Andrew Law, 1779
It was the Design of the Editor in this Publication, to furnish Schools with a Set of Psam-Tunes, Hymns and Anthems, most approved, and best adapted to the Worship of God; that thereby his Glory might be promoted, and his Name exalted.
GRACES OR ORNAMENTS OF MUSIC.
TUNING THE VOICE.
LET it be as clear as possible, opening the throat and teeth freely, but not the mouth too wide; avoiding awkward gestures, also a stiff formality, aiming at ease and freedom: Some gestures, when used with solemnity, are proper in singing as well as in speaking, such as looking up, when singing the words God, Christ or Heaven.
A GOOD or genteel pronounciation is very necessary; the words ought always to be spoken as clear and distinct as possible that what is sung may be understood; vowels not sounded in speaking, must not be in singing, as e, in the words chosen, people, tremble. Y, at the end of words of more than one syllable is sounded like the short i, as mighty, heavenly. My, by some is improperly sounded like me, but this belongs to grammarians; indeed every instructor in this noble art, ought to be well versed in pronounciation.
ACCENT, is a certain force of the voice upon particular parts of the bar; and is that which distinguishes one mood of time from another, and without which there would be but one mood. Common time being divided into four equal parts, the first and third are accented. Tripple time into three equal parts, the first and third likewise. Compound time into six, the first and fourth are accented. The first part of the bar is always accented, and more forcible than the last accented part. The fourth mood of common time, and the moods of triple, can but just be said to have more than one accent in a bar. The length of notes sometimes answers in some measure for force of voice, which is common in triple time; by this notes of sycopation are formed, which are notes interfering with the proper accent, or having the accent in the middle of the note. The accent of the music should always coincide with emphatical words and accented syllables; and in performing, peculiar reagard ought to be paid to the words; if a word is very emphatical, the music must be so likewise. The music ought to bend to the words, not the words to the music.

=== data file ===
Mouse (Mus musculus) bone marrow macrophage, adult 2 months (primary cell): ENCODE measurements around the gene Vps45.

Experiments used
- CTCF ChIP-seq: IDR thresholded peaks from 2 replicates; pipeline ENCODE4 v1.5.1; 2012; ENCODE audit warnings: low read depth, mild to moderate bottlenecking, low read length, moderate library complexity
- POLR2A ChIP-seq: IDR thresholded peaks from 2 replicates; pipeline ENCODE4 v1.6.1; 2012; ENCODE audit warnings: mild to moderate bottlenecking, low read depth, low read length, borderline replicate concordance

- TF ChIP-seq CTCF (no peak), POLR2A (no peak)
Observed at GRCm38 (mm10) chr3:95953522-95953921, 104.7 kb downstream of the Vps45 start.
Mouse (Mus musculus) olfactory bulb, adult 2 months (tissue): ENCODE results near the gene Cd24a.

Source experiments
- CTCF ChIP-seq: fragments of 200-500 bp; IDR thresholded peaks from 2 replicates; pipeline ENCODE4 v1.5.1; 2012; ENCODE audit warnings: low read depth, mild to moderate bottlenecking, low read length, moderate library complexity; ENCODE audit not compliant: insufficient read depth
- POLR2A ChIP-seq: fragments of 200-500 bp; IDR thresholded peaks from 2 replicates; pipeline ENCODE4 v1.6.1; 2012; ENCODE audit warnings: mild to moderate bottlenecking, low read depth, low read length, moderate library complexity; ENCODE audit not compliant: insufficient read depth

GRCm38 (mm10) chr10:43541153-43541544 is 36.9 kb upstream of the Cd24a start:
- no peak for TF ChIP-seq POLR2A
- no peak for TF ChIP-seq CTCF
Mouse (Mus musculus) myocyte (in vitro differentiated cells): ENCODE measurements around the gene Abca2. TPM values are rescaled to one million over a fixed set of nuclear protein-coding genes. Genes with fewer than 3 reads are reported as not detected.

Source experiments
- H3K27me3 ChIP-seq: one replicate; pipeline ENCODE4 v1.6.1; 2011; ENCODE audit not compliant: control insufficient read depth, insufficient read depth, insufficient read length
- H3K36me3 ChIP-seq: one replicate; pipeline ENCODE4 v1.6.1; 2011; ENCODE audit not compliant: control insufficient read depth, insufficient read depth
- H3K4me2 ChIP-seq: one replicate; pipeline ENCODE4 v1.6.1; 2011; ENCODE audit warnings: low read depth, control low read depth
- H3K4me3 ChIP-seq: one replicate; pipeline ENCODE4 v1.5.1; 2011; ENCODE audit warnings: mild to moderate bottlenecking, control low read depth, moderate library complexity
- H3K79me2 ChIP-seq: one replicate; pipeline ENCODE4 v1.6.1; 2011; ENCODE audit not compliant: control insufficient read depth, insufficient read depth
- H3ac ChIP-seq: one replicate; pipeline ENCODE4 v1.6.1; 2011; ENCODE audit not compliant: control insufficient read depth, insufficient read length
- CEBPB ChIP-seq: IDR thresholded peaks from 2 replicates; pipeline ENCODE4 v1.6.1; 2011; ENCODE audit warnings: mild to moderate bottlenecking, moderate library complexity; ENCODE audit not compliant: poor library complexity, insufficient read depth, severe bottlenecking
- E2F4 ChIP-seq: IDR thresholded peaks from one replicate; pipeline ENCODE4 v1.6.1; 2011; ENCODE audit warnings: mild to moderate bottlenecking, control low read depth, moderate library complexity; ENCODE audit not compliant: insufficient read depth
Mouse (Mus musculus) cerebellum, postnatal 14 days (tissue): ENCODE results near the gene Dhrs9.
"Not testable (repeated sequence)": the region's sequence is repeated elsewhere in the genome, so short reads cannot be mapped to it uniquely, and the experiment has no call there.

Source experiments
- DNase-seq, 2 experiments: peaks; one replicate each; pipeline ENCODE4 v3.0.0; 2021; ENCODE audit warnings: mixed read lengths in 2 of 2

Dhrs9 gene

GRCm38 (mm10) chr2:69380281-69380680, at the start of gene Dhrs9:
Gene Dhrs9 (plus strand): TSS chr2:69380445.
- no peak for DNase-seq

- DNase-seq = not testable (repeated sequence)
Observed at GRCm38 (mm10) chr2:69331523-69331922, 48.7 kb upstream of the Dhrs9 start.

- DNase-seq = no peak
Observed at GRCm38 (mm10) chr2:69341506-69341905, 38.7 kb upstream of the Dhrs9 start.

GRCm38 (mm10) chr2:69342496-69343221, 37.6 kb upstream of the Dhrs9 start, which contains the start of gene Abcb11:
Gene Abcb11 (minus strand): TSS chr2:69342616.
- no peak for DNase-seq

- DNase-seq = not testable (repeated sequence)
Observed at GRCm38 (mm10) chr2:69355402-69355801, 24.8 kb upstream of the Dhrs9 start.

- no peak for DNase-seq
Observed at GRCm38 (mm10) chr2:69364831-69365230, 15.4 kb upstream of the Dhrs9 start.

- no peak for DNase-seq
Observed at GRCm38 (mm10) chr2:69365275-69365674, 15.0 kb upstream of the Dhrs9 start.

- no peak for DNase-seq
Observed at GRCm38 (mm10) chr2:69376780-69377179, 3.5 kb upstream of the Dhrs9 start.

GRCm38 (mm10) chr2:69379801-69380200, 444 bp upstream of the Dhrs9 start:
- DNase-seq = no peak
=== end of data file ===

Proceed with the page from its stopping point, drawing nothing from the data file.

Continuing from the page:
SEVERAL graces commonly used, such as the trill and shake, I have omitted, as being impracticable by learners; the only graces of this kind which are ornamental, are those which are entirely natural to the performer.
BUT, the principal thing in singing is, to have the heart deeply affected with a sense of the great truths we utter in our melody, that it may be done with solemnity and due reverence before the Judge of quick and dead.